A number of myths exist regarding medical certificates, e.g.
- that employers cannot address employees regarding their absenteeism due to medical reasons until the employees have exhausted their sick leave in a particular cycle
- that employees can stay away from work for up to two days, often linked to weekends or public holidays, without being ill, or
- that medical certificates cannot be questioned.
The true facts are that employees must first of all be too ill to work in order to claim sick pay for periods of absence from work. If the employer has proof that the employee was not ill enough not to work, disciplinary action can follow for abuse of sick leave or absence without leave. In both cases the employee cannot claim payment for the period of absence.
Because the word "day" is not defined in the Basic Conditions of Employment Act (the “BCEA”), for purposes of the sick leave provisions, it can be assumed as meaning a "calendar" day. The employer may also require a medical certificate when the employee is absent on a Friday or a Monday because the employee is then absent from work for longer than the two days provided for in section 23 of the BCEA. The same applies when an employee is absent for reasons of ill health on more than two occasions in any 8-week period. The employer will then be able to
require a medical certificate for every day's absence due to ill health falling within the 8-week period.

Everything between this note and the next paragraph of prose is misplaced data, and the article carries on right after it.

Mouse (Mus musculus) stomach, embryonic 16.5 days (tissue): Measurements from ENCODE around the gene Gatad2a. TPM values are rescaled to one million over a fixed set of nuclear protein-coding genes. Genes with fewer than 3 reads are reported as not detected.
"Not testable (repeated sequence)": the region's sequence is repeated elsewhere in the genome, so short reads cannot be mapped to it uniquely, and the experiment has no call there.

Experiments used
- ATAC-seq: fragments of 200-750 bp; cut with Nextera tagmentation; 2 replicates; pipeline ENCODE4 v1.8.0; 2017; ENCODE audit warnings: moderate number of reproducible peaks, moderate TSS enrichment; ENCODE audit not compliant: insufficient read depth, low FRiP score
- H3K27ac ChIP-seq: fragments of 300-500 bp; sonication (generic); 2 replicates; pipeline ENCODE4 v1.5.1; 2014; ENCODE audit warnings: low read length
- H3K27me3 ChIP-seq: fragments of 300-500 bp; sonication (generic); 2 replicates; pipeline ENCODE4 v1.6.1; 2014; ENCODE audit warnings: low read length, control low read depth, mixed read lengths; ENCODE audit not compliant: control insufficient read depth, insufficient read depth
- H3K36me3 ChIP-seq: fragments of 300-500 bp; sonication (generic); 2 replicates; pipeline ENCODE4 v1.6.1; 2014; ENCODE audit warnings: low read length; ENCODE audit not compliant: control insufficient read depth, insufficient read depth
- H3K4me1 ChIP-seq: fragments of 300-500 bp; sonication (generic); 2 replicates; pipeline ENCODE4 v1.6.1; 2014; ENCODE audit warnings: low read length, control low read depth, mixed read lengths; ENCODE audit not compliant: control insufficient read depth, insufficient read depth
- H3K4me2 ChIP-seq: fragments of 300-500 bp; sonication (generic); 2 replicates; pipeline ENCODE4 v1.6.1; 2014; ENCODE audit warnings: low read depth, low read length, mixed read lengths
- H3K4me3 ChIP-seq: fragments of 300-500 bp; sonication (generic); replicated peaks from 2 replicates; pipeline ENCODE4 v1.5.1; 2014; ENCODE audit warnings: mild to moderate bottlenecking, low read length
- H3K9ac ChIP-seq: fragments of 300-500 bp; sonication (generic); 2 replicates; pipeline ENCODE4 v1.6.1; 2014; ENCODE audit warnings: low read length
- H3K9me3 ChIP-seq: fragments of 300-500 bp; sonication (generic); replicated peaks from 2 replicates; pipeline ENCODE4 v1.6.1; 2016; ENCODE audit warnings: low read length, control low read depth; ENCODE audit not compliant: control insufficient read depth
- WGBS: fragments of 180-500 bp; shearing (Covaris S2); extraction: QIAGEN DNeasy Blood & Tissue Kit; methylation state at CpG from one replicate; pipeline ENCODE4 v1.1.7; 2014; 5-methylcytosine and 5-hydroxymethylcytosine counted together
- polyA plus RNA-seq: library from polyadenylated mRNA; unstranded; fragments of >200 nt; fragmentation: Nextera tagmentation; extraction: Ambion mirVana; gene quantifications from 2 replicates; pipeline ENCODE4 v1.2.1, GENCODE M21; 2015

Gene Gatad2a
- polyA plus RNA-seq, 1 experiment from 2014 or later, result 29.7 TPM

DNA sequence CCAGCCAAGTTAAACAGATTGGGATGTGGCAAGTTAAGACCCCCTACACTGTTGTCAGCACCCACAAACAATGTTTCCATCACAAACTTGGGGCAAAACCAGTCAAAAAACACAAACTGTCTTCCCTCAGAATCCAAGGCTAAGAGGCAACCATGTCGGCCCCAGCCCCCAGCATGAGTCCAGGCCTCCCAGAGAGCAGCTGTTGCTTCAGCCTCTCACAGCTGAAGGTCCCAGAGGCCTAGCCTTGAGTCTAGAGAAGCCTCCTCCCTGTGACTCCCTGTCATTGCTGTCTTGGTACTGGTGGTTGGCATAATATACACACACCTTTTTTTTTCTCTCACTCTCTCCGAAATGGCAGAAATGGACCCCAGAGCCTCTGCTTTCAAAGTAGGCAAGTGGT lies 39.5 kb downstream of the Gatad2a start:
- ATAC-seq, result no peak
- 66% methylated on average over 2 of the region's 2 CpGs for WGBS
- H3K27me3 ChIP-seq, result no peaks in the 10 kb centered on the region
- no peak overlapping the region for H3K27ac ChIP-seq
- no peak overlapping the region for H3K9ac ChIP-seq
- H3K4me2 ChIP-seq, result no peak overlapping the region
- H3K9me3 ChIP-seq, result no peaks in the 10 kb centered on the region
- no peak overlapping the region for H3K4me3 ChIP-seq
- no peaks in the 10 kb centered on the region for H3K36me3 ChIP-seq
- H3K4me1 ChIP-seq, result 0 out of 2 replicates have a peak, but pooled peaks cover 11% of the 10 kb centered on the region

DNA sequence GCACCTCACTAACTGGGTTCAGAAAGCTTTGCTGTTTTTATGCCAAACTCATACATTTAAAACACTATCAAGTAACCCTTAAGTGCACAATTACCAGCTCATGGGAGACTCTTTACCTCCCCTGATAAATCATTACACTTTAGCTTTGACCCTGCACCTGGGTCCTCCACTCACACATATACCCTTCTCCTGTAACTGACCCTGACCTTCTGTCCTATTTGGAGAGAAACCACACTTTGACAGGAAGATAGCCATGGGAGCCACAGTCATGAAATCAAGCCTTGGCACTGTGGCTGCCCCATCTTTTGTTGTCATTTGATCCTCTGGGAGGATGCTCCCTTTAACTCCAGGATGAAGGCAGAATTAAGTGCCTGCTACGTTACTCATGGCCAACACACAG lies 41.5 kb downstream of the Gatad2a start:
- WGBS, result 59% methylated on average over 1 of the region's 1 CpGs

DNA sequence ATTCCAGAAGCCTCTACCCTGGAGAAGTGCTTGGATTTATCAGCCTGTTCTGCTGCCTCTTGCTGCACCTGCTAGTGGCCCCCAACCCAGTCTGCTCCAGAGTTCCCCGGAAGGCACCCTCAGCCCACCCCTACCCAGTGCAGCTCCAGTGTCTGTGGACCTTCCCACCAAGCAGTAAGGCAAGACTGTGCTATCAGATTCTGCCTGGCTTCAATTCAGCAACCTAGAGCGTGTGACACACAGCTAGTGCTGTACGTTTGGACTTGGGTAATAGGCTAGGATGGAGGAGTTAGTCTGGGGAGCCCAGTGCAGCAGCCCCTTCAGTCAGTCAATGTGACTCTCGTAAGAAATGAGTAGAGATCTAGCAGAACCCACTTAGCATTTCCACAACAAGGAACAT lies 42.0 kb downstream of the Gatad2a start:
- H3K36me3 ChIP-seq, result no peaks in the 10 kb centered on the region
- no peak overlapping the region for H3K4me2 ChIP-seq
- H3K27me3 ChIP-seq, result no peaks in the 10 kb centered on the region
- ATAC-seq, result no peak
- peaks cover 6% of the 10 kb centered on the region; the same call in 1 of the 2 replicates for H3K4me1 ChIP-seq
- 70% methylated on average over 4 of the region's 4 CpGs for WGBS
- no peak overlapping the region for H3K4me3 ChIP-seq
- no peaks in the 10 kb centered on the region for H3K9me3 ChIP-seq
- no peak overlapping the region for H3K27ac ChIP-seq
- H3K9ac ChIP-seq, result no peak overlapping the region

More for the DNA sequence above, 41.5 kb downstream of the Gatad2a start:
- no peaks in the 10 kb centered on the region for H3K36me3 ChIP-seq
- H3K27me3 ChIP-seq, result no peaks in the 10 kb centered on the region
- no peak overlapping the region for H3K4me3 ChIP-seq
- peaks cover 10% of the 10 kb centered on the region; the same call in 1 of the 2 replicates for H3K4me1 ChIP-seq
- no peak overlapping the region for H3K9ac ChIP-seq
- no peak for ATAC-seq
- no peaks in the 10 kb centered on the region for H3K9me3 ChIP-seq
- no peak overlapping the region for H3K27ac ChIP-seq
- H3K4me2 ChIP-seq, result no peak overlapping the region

Medical certificates only constitute indirect evidence of an employee's illness. As documents "cannot speak for themselves", the employer can question either the authenticity or the content of the certificate if there is reason to do so. In this regard employers would be well advised to use the services of their own in-house medical personnel or that of a consulting medical practitioner before rejecting a certificate. The bottom-line, however, is that all medical certificates must comply with section 23 of the BCEA before they can be accepted, i.e. there must not be any reason to doubt their authenticity and it must be stated clearly that in the practitioner's own opinion, the employee was too ill or injured to work for the entire period of absence. This would require some proof of the fact that the patient was actually examined by the practitioner and an indication that the practitioner was of the professional opinion that the employee was unfit for work for the entire period of absence. A certificate that merely reflects what the employee told the practitioner does not meet these requirements.
It is recommended that employers, as part of their efforts to combat absenteeism, develop a clear policy regarding absence due to ill health. They must only accept medical certificates that comply with the legal requirements and provide sufficient proof of authenticity and proof of their contents.
Finally, the policy should state clearly that the employer may set standards for acceptable levels of absenteeism and that if an employee's level of absenteeism is deemed unacceptable, it could ultimately result in dismissal.
Barney Jordaan of Maserumule Employment Consultancy (Pty) Ltd for www.labourwise.co.za